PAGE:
Application of Molecular Genetics in Swine Production

North Carolina State University Swine Genetics Research from 2004-2005. Improvements in product quality, production efficiency, and health are key to the continued success of pork production in the United States. Genetic progress is made primarily through intense selection within specialized nucleus populations and purebred Duroc, Hampshire, Landrace, and Yorkshire pigs are the foundation for most nucleus populations. Genomic tools are expected to play a pivotal role in improving efficiency of pork production through genetic selection, however, most genomic tools currently available have been optimized for use in crossbred, not purebred, populations. In many cases these crossbred resource populations include breeds of pigs not currently being used by the US pork industry. Genetic markers have been made publicly available; however, application of these markers in purebred industry populations has been limited.


What Has Been Done:


A study was conducted at NCSU to illustrate our ability to identify genetic markers, specifically, single nucleotide polymorphisms (SNPs), which are informative in purebred Yorkshire, Landrace, Duroc, and Hampshire pigs. Regions of seven genes were studied in eight boars from the National Swine Registry panel. Each breed was represented by at least one animal; 2 Duroc, 1 Hampshire, 3 and 2 Yorkshire animals were selected for the preliminary study. Regions of each of the seven genes were sequenced in the eight animals to identify sequence differences (SNPs) within breed and across the breeds. A total of 18 SNPs were identified in the seven genes, ranging from 0 to 8 SNPs identified in each gene. Each of the SNPs was examined to determine which were potentially useful within each breed. In this pilot study, 10 of the 18 polymorphisms are informative in the Landrace breed, 6 in Hampshire, 4 in Duroc, and 3 in the Yorkshire breed.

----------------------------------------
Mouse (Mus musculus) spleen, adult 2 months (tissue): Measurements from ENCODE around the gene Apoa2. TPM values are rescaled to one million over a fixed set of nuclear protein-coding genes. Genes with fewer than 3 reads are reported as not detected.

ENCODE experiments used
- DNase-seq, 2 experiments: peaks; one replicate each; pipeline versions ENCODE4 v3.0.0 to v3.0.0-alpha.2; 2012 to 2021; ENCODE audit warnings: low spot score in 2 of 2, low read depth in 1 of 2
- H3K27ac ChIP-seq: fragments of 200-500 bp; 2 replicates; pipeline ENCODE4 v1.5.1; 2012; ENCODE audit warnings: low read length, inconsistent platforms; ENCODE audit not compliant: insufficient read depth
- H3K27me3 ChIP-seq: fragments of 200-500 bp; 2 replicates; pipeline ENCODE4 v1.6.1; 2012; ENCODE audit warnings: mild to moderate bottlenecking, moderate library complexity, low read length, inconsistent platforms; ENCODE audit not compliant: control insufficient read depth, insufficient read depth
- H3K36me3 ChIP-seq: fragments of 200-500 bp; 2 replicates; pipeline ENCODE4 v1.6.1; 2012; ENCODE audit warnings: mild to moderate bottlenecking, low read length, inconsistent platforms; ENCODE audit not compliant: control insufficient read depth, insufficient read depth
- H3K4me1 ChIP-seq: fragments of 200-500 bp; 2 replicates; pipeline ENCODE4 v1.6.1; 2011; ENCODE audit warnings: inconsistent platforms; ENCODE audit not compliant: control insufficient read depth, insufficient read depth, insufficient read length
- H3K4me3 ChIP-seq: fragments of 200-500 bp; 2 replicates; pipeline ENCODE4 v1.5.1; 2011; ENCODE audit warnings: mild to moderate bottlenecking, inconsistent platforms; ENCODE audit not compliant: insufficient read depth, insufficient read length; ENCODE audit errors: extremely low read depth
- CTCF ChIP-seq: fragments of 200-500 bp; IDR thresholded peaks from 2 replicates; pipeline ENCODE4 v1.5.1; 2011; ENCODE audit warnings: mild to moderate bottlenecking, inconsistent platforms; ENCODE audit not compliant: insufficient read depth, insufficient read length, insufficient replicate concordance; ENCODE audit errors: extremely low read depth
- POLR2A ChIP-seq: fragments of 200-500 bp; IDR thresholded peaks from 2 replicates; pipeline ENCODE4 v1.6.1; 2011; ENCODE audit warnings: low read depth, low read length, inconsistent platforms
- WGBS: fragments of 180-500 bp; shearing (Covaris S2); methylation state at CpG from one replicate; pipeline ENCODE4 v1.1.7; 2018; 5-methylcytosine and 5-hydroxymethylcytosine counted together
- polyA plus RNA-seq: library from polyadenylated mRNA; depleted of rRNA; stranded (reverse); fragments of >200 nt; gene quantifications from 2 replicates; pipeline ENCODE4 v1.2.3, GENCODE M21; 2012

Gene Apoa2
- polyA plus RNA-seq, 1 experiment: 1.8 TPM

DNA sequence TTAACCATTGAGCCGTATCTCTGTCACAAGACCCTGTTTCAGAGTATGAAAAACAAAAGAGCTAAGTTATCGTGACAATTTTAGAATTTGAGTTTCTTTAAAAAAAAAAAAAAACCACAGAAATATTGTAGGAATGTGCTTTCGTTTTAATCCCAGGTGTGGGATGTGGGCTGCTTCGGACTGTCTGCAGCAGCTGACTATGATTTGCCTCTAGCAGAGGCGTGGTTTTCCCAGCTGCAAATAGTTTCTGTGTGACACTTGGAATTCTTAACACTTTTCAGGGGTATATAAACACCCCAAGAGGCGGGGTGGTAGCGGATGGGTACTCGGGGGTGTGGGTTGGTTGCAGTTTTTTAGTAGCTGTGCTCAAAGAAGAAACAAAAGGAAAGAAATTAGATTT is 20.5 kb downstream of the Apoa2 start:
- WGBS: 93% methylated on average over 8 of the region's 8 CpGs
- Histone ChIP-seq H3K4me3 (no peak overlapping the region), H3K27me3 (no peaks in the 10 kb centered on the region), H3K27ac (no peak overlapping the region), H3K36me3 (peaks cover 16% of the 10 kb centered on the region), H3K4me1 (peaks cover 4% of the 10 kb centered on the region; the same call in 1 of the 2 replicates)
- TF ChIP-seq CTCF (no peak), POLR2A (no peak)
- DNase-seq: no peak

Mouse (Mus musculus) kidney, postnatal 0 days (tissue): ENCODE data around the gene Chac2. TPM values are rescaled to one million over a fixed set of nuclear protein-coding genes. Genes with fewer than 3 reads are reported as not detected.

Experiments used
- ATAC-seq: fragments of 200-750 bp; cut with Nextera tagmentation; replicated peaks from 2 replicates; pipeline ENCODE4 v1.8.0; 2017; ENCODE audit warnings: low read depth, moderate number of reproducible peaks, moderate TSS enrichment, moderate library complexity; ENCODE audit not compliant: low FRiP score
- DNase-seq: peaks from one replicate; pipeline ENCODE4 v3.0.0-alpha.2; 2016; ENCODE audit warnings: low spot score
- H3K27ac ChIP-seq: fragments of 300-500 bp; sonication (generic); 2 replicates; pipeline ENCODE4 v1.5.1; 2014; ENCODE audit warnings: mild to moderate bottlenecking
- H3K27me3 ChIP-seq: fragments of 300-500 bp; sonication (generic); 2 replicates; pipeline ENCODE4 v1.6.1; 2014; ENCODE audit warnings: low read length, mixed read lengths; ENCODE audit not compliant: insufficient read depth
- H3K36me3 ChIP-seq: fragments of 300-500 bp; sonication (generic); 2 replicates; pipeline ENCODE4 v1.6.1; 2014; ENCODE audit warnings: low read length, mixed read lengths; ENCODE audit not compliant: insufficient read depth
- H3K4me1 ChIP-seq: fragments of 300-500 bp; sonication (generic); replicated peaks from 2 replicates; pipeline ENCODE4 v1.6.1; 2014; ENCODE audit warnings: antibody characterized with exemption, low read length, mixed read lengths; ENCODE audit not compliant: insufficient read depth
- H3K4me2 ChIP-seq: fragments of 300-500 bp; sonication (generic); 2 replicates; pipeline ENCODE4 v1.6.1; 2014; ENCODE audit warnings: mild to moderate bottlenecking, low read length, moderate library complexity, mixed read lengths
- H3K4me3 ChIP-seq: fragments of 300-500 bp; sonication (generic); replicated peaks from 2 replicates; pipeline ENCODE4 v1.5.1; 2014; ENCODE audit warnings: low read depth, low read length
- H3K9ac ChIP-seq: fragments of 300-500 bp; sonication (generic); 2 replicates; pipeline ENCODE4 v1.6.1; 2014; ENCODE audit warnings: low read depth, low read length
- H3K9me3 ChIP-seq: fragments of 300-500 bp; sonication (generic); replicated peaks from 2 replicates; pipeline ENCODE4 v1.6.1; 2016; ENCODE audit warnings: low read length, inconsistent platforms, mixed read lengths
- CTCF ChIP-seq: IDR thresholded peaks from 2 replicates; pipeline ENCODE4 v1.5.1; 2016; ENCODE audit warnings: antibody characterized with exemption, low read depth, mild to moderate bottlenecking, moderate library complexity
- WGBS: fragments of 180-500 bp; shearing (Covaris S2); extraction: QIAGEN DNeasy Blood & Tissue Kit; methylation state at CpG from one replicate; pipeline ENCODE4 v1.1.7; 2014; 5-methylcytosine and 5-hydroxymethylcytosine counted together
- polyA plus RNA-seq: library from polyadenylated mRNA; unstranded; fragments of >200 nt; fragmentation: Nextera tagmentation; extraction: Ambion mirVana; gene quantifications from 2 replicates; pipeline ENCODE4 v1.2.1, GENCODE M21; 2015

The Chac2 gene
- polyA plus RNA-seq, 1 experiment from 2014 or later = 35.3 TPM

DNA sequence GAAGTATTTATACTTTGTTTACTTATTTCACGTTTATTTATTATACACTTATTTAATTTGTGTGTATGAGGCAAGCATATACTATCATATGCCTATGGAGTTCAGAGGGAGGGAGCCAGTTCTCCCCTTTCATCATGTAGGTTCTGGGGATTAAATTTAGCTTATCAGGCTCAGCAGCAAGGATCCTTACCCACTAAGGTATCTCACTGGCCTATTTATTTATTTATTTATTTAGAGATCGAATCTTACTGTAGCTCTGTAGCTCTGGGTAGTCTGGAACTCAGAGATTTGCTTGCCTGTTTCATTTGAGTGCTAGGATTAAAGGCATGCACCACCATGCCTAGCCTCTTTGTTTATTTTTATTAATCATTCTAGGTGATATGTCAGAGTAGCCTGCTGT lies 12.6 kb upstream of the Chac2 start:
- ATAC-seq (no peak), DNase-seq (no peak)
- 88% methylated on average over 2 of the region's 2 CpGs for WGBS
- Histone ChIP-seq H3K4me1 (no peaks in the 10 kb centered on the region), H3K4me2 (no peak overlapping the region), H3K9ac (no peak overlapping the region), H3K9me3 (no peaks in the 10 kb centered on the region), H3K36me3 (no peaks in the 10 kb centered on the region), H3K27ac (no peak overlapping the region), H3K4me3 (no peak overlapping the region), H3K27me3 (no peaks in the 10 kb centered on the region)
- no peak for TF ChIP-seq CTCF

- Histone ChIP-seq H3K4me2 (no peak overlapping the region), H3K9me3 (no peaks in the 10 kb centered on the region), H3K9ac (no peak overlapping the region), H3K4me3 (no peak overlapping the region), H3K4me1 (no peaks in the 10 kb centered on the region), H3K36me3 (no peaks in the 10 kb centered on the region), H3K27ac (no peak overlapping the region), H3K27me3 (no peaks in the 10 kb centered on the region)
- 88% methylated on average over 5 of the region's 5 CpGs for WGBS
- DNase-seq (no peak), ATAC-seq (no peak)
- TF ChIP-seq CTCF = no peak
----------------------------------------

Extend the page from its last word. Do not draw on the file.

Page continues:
The identification of DNA markers that are useful in purebred industry populations is necessary before genomic tools can be applied to commercial populations. SNPs have been identified in crossbred populations but have not been evaluated in purebred populations. Evaluation of these SNPs in purebred populations will transfer the research findings to commercial pig populations and aid the US pork industry in successfully improving economically important traits.